Tuesday, May 27, 2014

New technology

Austin and Pat load the DTS cable onto Atoll-1

Today we deployed the first 1 km section of fiber optic cable on the Dongsha reef between the lagoon and our scaffolding tower. Though it presented some challenges, we all made it through in one piece (especially the cable). The next step is to deploy another 3 km of cable to stretch from the lagoon all the way towards the open ocean to the forereef. During the next weeks the 4 km of cable that lies on the reef will collect accurate temperatures within 0.01°C every meter at 30 second intervals. These measurements will allow us to track the cold water brought to the reef by internal waves (see the "Science" section). All of this is accomplished using a technology known as DTS.

Tom swims behind Atoll-1, carefully laying cable across 
the reef. The scaffolding tower that will hold the solar panel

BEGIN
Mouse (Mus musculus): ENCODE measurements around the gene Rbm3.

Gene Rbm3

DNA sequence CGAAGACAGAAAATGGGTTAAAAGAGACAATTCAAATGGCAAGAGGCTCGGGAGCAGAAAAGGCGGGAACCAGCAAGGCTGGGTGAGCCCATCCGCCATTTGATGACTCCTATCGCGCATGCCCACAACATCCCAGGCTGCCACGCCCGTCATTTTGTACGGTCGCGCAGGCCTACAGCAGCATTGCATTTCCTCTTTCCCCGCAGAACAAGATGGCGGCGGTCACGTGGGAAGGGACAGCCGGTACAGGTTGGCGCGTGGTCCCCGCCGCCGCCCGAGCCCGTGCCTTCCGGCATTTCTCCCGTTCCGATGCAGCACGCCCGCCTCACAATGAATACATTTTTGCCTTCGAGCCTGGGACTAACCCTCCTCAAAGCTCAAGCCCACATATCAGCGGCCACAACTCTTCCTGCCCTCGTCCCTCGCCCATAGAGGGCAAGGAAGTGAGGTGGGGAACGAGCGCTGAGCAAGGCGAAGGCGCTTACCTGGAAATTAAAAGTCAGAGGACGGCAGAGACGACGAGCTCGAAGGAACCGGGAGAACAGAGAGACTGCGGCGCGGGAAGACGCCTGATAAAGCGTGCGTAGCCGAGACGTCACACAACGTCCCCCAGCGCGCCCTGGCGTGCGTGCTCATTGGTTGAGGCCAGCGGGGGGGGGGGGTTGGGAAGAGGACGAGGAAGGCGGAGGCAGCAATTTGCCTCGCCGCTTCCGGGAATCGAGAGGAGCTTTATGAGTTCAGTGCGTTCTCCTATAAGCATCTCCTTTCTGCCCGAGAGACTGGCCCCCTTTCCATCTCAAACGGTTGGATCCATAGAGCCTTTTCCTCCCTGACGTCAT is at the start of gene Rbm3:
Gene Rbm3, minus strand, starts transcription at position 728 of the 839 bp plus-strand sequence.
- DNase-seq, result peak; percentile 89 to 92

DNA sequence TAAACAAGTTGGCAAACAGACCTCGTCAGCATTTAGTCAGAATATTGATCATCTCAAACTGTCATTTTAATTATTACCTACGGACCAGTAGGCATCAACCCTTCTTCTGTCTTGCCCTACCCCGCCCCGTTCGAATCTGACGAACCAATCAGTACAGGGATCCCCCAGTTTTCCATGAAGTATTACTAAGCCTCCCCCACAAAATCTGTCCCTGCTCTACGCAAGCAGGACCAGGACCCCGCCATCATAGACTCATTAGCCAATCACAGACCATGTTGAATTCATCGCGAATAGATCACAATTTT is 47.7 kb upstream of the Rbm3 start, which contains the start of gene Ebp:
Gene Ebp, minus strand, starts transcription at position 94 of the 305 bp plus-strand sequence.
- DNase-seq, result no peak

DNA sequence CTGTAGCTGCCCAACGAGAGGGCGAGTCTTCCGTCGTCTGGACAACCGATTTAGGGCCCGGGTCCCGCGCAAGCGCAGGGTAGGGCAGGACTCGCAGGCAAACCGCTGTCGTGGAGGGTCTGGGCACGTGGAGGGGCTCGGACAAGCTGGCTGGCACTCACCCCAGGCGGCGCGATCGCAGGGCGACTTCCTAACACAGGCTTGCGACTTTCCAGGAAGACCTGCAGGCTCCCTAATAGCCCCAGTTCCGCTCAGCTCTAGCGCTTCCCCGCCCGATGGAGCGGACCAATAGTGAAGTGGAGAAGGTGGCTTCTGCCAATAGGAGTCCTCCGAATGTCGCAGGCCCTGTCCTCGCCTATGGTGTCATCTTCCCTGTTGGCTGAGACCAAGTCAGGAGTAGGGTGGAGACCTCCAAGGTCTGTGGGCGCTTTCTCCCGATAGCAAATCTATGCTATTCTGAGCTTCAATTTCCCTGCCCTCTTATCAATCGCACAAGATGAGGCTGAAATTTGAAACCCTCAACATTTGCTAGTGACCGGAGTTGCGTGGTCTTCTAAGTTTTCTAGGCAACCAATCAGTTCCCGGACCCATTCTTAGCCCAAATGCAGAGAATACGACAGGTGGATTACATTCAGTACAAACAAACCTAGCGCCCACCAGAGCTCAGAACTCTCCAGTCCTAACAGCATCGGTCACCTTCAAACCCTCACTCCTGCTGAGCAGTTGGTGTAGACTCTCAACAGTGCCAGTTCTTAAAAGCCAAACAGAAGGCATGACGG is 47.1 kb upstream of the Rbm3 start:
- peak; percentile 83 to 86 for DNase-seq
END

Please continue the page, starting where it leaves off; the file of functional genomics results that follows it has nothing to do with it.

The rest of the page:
and electronics is in the background.
What is DTS? Distributed temperature sensing was developed for industrial use in the oil industry, but is more commonly being applied to hydrological and environmental applications. Instead of relying on data collected from individual sensors, the DTS records a continuous profile of temperatures along the fiber optic cable. It achieves this by measuring the light reflected back on sensor through a phenomenon known as Raman scattering. The signal consists of two wavelengths, Stokes and antiStokes. Because the antiStokes particle is strongly dependent on temperature, the ratio of the two can be translated into temperature. What does this all mean? Temperature can be cheaply and effectively measured over vast distances in time, using the same type of cable that plugs into your phone or television.

Ultimately, the scaffolding will hold the DTS, a small meteorological station, and solar panels to power the whole system. Stay tuned for progress on that in the coming days!

- Austin Hall
Water Resource Engineering
Oregon State University

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